Like mentioned before – Santa Catalina is a potential paradise. Whether it will be for you depends on your personal principles and values but the foundation the setting itself offers is a fairly fascinating one and there is no other way of knowing as to try involve and engage in the laid-back and relaxed lifestyle in an environment where others are usually restricted to a few days of their yearly paid-leave.

-By Nina Berti

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Pufferfish

If you´ve had the chance to dive in the Coiba National Park in Panama, you surely had the opportunity to admire the variety of pufferfish present on the site. Indeed, these intriguing little fishes traverse the reserve in great numbers and surprise us with their variety in colors. However, we know very little about this species, its peculiarities and its habits. This article will try to answer some of the questions and attempt to give a little more insight about these fascinating creatures.

What is their real name?

Beyond balloon fish, globe fish, puffer fish, their real name is Tetraodontidae (smooth puffers) or Diodontidae (spiny puffers), much less simple to pronounce.

What do they look like?

There are 121 species of puffer fish, so it is possible to meet individuals of many types. What they have in common is the shape of their bodies, elongated and globular. All puffers have five fins, two pectoral, one dorsal, one abdominal and one anal. Their skin is hard, smooth and without scales. Some of them have bright colors that indicate their danger and toxicity, while others have more discreet colors that allow them to blend into their surroundings. In addition, many of them have the ability to change color to adapt to changes in the environment. These changes can be discrete, variations in hues, contrasts, or very surprising, total color changes from yellow to black with white spots. In terms of size, there is also a great variety: it is possible to meet species of balloon fish of only 2.5 cm in length while others can reach up to 100 cm in length.

What are they feeding on?

The diet of puffer fish is mainly composed of invertebrates and algae. They have four teeth, two centered on the upper jaw and two on the lower jaw. This dentition has the appearance of a beak and allows the largest specimens to break the crustaceans which are also part of their diet.

Why do some of them puff?

Puffer fish are very slow and it is very difficult for them to escape from their predators. Thus, inflating allows them to scare their assailants. They can indeed reach up to three times their original size. To achieve such a transformation the globe fish uses the impressive elasticity of its stomach and quickly ingests a large amount of water or even air if necessary. It then looks like a kind of ball, often covered in thorns, which dissuades most predators from coming closer.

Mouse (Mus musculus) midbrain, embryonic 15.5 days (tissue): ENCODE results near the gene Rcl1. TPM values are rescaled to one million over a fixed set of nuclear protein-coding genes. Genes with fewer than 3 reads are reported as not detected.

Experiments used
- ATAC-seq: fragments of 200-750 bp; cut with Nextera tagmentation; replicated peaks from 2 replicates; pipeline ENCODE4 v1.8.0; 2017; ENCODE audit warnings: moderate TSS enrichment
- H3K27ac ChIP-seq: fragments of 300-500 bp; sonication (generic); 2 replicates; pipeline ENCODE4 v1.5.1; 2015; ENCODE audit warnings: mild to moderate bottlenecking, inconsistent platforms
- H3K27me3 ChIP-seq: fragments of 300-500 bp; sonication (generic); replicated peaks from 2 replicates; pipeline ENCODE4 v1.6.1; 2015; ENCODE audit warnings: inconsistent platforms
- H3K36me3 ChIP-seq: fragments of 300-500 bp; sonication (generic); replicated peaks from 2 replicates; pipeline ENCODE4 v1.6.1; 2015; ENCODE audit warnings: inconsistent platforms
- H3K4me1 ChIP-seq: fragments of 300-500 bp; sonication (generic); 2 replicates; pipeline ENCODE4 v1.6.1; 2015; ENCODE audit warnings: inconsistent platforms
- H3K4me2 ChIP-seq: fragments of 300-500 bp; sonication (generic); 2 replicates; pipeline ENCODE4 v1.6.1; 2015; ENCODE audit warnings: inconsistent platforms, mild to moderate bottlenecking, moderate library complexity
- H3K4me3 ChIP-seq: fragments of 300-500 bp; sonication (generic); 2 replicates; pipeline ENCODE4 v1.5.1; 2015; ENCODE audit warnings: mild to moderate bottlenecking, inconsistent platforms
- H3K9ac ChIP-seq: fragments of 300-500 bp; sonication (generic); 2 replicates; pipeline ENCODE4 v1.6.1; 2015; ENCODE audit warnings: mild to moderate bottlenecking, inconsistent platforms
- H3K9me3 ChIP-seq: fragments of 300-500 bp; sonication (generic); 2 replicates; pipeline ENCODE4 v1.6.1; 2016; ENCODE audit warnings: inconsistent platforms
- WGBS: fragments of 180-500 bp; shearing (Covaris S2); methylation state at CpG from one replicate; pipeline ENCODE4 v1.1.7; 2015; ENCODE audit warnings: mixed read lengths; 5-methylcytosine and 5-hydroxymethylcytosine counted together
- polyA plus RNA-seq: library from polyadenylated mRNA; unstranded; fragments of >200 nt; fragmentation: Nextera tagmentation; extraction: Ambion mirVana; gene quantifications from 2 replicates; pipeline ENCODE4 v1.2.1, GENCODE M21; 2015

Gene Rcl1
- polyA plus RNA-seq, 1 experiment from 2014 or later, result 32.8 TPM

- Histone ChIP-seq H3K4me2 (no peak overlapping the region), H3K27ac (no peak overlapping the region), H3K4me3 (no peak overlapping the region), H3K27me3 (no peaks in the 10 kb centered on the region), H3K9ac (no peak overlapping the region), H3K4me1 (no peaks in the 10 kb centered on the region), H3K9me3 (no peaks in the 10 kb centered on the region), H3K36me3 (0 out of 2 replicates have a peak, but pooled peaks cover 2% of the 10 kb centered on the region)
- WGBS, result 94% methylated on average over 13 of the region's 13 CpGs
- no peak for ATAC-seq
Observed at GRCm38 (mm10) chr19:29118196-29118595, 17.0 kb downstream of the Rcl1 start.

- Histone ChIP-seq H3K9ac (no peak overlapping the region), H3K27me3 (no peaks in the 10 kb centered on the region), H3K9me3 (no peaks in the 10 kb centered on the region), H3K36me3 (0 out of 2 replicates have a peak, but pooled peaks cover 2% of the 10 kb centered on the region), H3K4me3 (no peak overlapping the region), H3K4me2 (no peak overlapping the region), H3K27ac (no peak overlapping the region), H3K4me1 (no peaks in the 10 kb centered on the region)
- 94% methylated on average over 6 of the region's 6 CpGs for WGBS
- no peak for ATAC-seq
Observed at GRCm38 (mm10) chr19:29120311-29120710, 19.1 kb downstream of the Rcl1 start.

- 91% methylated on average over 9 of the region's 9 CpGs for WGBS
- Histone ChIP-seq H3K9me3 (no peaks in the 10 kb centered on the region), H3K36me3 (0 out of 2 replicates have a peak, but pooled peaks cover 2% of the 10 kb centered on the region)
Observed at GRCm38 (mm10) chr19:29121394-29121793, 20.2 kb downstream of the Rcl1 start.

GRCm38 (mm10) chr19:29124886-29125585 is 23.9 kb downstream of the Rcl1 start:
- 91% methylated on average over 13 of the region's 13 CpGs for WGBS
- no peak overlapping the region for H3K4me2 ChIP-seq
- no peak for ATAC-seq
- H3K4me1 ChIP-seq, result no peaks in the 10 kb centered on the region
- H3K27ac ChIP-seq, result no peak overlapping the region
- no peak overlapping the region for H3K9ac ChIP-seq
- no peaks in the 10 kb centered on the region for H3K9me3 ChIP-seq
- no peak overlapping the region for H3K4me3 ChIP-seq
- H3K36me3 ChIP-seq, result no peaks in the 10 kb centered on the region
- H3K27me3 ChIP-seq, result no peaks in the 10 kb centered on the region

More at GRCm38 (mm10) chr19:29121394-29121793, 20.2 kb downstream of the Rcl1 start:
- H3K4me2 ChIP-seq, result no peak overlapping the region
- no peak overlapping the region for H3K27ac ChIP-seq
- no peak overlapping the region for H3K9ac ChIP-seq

What are their other defenses?

Despite their slowness, puffer fish have very good eyesight and they are able to orient their eyes independently. They are also able to maneuver easily in all directions in the water. These two assets allow them to spot any threats in time to hide or swell up to a balloon.

In addition to inflating some puffers are covered in spikes which stick put upon inflation and make them inedible. In addition, almost all puffer fish produce tetrodotoxin, a very toxic substance present in their internal organs and skin. It would appear that they create this toxin by synthesizing the bacteria present in their food. Thus, if a predator catches them before it swells, it may regret it. Indeed, this substance is1200 times more dangerous than cyanide and lethal for almost all the predators. The dose of this toxin present in a single balloon fish can kill up to 30 adult humans, and there is no known cure. So under their inoffensive face, they  hide a real murderer potential, which even classify them as the second most toxic animal in the world after the poisonous golden frog.

How do they reproduce?

In most cases in salt water, the male brings the female to the surface where it releases between three and seven eggs, which it subsequently fertilizes. The eggs remain on the surface and hatch after about four to seven days. However, a species of globe fish stands out because of their incredible courtship: the Japanese Pufferfish. These create nests which are real architectural masterpieces to attract the females (https://www.youtube.com/watch?v=FV1C_HvP8P0)

In fresh water, the task is more complicated for males, which have to differentiate themselves from others to be chosen by the female. He draws her into a protected place in order to release her eggs, which he will fertilize. In captivity, it has been observed that the male protects the eggs until hatching.

A nice meal?

Their toxicity makes puffer fish very complicated to eat. Indeed, only a very precautionary preparation makes consumption possible. Despite this danger, ´takifugu´ puffer has become an exceptional dish in Japan. Although it is only be prepared by graduated chefs, every year some people are hospitalized and die intoxicated by fugu. Its consumption is even forbidden to the emperor. This danger does not frighten the Japanese for whom it is a luxurious delicacy. A dish made of fugu can costs between $20 and $50, the whole fish is sold between $100 and $200. In other parts of Japan some puffer fish farms have made them non-toxic by monitoring their diet, making them more simple to consume.

A population in danger?

Although in Coiba National Park you can come across at least 7 different types of puffer fish. This is not the case everywhere in the world. Indeed, some species are beginning to be threatened by pollution, overfishing and the destruction of reefs. This is particularly the case with the Japanese puffer, whose population has declined by 99% in the last 40 years, as well as the Canthigaster cyanetron, the red lined puffer fish and the dwarf puffer recently classified as vulnerable species in danger of extinction.

-by Anaïs Yvinou

 

Sources:

http://www.nationalgeographic.com/animals/fish/group/puffer fish/

https://en.wikipedia.org/wiki/Tetraodontidae

http://vieoceane.free.fr/poissons/familles/Tetraodontidae/fiche1.html

http://ipfactly.com/puffer fish/

https://www.aquaportail.com/taxonomie-famille-177-tetraodontidae.html

https://a-z-animals.com › A-Z Animals › Animals › Puffer Fish

https://diverswhowanttolearnmore.wordpress.com/2014/11/16/tetraodontidae-puffer fish-vs-porcupinefish/

eol.org/pages/5056/overview

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Coiba National Park: A UNESCO Site in Danger?